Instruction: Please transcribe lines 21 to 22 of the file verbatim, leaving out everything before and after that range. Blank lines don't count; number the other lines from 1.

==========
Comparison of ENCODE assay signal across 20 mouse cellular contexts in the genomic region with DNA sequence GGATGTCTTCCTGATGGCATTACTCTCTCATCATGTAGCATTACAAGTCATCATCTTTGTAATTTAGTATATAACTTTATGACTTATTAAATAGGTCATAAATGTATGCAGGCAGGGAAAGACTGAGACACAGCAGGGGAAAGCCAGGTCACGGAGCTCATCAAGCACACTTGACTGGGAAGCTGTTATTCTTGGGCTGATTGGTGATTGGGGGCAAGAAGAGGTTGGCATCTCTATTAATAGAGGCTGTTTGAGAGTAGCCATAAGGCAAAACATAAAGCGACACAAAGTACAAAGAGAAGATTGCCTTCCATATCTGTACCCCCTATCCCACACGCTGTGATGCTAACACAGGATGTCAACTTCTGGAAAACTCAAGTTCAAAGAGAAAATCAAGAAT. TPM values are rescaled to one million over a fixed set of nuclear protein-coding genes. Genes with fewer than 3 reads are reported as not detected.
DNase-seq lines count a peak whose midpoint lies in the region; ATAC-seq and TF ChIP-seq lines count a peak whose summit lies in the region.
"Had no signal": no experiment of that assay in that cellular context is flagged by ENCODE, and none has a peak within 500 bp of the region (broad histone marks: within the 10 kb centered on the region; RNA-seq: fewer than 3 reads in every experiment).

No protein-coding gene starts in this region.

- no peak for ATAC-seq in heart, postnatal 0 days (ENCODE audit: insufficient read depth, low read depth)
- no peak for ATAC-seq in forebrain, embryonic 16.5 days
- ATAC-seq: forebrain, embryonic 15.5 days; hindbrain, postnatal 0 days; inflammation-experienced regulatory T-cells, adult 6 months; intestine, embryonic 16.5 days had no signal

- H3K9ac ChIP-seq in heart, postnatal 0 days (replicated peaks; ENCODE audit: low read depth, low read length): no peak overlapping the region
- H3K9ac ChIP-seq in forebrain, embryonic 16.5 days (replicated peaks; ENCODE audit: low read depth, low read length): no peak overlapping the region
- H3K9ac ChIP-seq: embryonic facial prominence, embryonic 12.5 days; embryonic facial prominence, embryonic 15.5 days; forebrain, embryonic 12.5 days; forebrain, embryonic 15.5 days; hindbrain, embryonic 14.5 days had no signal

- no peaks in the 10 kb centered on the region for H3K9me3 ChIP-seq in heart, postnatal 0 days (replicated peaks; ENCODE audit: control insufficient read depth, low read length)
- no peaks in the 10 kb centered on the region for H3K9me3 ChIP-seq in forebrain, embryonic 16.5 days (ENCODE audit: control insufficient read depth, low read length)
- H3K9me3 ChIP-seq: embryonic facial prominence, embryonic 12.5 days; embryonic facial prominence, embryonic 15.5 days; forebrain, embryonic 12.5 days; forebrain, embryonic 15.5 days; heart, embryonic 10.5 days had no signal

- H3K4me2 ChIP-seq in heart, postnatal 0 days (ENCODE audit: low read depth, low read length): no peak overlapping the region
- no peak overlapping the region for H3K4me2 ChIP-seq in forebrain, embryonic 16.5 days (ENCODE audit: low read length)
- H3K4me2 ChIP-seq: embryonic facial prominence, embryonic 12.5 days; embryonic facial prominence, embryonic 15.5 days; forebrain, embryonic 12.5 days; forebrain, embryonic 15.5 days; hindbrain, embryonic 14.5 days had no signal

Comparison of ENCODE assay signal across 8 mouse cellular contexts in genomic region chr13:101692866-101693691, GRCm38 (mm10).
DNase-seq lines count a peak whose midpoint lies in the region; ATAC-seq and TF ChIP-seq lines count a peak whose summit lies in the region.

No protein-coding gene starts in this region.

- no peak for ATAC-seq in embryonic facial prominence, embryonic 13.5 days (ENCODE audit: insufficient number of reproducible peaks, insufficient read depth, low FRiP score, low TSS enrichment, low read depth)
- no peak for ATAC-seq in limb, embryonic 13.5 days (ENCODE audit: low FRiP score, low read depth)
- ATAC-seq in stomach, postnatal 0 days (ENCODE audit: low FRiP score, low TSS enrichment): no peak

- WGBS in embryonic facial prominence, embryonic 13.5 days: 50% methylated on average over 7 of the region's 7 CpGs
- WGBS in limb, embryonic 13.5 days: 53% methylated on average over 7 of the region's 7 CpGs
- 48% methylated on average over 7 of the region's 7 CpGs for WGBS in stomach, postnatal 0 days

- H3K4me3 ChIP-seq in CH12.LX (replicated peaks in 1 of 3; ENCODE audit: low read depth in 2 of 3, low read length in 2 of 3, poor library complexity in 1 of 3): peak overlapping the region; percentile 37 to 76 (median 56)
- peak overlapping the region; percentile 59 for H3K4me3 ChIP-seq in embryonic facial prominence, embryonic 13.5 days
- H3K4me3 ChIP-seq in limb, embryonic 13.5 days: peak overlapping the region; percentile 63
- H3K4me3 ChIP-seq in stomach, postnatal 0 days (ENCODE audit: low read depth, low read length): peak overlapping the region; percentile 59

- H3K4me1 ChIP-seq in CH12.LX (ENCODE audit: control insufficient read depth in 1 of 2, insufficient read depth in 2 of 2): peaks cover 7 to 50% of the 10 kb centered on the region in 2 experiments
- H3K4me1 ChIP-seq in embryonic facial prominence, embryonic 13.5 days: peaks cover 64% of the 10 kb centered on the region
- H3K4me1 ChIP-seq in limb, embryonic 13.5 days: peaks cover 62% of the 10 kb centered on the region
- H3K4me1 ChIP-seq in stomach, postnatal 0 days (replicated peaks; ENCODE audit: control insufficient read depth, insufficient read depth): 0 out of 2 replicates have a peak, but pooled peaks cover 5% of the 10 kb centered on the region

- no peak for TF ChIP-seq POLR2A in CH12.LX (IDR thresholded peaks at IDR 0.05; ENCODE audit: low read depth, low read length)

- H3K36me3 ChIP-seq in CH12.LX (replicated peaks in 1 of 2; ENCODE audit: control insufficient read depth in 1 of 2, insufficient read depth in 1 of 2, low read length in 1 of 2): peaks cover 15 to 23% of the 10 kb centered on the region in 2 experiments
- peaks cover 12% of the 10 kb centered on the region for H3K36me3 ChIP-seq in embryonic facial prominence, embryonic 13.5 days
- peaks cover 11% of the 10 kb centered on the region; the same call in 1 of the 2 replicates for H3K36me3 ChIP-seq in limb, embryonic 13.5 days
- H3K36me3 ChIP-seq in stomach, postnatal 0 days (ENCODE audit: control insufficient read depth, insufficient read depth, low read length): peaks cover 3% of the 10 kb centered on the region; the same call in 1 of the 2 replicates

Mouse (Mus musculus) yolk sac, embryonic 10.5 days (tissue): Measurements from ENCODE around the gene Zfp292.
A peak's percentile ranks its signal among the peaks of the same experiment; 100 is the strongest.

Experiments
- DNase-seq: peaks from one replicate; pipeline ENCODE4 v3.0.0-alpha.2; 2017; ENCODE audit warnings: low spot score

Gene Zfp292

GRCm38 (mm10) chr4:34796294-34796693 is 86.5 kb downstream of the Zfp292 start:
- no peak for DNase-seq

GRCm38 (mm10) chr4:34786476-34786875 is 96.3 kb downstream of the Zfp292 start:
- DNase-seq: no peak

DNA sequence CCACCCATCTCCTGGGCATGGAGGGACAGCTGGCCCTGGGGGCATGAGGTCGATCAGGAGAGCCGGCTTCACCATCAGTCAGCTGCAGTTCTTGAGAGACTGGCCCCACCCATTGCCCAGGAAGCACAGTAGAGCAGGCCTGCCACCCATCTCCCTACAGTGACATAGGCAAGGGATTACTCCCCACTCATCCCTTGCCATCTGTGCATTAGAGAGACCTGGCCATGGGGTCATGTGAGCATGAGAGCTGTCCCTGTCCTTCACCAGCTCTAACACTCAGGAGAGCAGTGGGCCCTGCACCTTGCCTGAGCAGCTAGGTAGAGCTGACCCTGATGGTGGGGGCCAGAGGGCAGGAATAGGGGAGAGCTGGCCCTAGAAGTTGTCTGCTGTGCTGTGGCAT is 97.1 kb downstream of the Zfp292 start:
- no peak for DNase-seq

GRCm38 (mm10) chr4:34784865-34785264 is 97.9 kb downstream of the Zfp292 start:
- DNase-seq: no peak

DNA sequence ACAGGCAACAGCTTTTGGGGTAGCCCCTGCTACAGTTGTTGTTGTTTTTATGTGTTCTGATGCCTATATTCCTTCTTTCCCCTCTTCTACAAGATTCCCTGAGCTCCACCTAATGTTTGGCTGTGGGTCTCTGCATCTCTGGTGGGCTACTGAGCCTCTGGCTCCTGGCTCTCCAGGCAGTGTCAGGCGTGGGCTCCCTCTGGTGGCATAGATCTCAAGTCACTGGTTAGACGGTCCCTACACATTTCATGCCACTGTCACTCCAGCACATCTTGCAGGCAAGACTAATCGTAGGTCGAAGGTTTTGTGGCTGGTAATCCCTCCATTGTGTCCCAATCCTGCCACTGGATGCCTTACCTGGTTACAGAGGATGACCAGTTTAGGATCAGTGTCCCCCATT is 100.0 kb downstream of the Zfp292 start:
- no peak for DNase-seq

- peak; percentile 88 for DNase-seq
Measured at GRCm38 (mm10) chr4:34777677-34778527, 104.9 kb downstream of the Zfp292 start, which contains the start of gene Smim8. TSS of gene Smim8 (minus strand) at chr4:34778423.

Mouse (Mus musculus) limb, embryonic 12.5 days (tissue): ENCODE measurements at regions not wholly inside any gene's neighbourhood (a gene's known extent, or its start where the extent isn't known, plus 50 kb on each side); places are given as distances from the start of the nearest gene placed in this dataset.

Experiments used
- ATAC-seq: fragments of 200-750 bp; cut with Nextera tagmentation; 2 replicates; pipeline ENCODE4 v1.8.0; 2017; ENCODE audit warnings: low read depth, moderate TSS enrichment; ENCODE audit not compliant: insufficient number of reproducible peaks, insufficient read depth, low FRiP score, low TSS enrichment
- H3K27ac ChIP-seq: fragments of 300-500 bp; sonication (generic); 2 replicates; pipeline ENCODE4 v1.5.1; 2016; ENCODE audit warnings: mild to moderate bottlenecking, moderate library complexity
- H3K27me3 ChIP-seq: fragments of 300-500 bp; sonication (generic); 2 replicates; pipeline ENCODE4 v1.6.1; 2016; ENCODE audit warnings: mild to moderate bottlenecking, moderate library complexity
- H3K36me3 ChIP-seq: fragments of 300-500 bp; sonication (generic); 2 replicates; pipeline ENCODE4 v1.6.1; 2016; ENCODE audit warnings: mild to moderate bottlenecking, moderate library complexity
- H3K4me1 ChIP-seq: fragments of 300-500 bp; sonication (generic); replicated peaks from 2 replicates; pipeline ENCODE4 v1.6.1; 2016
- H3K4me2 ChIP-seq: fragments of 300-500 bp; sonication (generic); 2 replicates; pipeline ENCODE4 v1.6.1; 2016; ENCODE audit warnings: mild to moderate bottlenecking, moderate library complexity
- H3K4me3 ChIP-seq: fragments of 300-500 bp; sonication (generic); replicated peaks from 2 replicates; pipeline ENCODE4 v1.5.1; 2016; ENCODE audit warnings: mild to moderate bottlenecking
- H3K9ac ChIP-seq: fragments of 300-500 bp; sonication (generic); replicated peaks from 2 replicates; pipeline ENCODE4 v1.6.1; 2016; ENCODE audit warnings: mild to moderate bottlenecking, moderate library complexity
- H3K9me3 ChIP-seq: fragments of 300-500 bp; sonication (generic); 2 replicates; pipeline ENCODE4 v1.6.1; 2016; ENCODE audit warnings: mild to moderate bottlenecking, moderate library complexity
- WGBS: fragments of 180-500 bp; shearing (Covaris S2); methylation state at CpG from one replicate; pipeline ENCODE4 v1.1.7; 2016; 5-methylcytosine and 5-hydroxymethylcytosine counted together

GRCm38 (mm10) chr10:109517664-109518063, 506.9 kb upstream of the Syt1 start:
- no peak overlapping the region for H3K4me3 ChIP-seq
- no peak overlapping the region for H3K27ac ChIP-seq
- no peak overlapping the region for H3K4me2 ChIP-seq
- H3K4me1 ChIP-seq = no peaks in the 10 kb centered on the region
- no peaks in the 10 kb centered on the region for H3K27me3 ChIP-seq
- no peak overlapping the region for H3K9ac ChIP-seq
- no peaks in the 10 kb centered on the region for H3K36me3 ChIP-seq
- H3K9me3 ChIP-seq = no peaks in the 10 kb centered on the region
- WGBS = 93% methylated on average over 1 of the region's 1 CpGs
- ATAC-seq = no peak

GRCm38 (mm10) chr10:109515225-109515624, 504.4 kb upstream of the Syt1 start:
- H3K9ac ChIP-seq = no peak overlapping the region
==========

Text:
- no peak for ATAC-seq in limb, embryonic 13.5 days (ENCODE audit: low FRiP score, low read depth)
- ATAC-seq in stomach, postnatal 0 days (ENCODE audit: low FRiP score, low TSS enrichment): no peak